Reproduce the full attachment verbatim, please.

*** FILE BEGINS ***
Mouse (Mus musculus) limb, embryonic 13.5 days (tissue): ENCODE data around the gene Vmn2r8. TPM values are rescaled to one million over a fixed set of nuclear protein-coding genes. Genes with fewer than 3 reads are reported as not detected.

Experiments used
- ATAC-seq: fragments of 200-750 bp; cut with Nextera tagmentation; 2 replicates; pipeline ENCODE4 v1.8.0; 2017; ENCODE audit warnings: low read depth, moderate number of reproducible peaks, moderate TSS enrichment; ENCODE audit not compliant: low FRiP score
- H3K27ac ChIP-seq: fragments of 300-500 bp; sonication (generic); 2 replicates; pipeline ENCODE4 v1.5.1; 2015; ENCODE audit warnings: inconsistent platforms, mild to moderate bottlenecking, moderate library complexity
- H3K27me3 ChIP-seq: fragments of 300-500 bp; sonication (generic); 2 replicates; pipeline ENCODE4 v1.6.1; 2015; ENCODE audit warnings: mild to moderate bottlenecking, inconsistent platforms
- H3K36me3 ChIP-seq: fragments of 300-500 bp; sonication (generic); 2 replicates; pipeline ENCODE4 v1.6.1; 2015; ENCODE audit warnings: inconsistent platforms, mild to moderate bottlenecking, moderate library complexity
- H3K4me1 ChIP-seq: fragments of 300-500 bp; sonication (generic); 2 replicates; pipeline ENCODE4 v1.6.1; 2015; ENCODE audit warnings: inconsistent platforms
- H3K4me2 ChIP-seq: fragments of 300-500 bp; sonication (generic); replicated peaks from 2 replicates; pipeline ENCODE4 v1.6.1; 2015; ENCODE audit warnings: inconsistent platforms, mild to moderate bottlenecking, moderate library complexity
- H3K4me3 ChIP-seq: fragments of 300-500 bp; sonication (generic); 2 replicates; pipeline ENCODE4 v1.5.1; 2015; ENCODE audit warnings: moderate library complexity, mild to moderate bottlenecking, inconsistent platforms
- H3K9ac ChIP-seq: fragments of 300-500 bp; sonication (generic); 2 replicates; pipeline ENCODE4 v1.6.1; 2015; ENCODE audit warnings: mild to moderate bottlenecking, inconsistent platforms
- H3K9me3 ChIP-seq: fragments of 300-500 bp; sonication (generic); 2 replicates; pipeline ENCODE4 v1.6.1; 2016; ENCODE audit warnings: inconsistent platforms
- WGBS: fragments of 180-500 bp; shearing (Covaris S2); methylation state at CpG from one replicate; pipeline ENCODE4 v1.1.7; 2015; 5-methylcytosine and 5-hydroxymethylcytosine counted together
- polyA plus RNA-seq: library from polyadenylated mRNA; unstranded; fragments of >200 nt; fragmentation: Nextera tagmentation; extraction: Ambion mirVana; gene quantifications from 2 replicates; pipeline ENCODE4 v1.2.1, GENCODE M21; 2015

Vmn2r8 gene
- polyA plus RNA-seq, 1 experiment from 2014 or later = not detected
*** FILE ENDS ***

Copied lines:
Mouse (Mus musculus) limb, embryonic 13.5 days (tissue): ENCODE data around the gene Vmn2r8. TPM values are rescaled to one million over a fixed set of nuclear protein-coding genes. Genes with fewer than 3 reads are reported as not detected.

Experiments used
- ATAC-seq: fragments of 200-750 bp; cut with Nextera tagmentation; 2 replicates; pipeline ENCODE4 v1.8.0; 2017; ENCODE audit warnings: low read depth, moderate number of reproducible peaks, moderate TSS enrichment; ENCODE audit not compliant: low FRiP score
- H3K27ac ChIP-seq: fragments of 300-500 bp; sonication (generic); 2 replicates; pipeline ENCODE4 v1.5.1; 2015; ENCODE audit warnings: inconsistent platforms, mild to moderate bottlenecking, moderate library complexity
- H3K27me3 ChIP-seq: fragments of 300-500 bp; sonication (generic); 2 replicates; pipeline ENCODE4 v1.6.1; 2015; ENCODE audit warnings: mild to moderate bottlenecking, inconsistent platforms
- H3K36me3 ChIP-seq: fragments of 300-500 bp; sonication (generic); 2 replicates; pipeline ENCODE4 v1.6.1; 2015; ENCODE audit warnings: inconsistent platforms, mild to moderate bottlenecking, moderate library complexity
- H3K4me1 ChIP-seq: fragments of 300-500 bp; sonication (generic); 2 replicates; pipeline ENCODE4 v1.6.1; 2015; ENCODE audit warnings: inconsistent platforms
- H3K4me2 ChIP-seq: fragments of 300-500 bp; sonication (generic); replicated peaks from 2 replicates; pipeline ENCODE4 v1.6.1; 2015; ENCODE audit warnings: inconsistent platforms, mild to moderate bottlenecking, moderate library complexity
- H3K4me3 ChIP-seq: fragments of 300-500 bp; sonication (generic); 2 replicates; pipeline ENCODE4 v1.5.1; 2015; ENCODE audit warnings: moderate library complexity, mild to moderate bottlenecking, inconsistent platforms
- H3K9ac ChIP-seq: fragments of 300-500 bp; sonication (generic); 2 replicates; pipeline ENCODE4 v1.6.1; 2015; ENCODE audit warnings: mild to moderate bottlenecking, inconsistent platforms
- H3K9me3 ChIP-seq: fragments of 300-500 bp; sonication (generic); 2 replicates; pipeline ENCODE4 v1.6.1; 2016; ENCODE audit warnings: inconsistent platforms
- WGBS: fragments of 180-500 bp; shearing (Covaris S2); methylation state at CpG from one replicate; pipeline ENCODE4 v1.1.7; 2015; 5-methylcytosine and 5-hydroxymethylcytosine counted together
- polyA plus RNA-seq: library from polyadenylated mRNA; unstranded; fragments of >200 nt; fragmentation: Nextera tagmentation; extraction: Ambion mirVana; gene quantifications from 2 replicates; pipeline ENCODE4 v1.2.1, GENCODE M21; 2015

Vmn2r8 gene
- polyA plus RNA-seq, 1 experiment from 2014 or later = not detected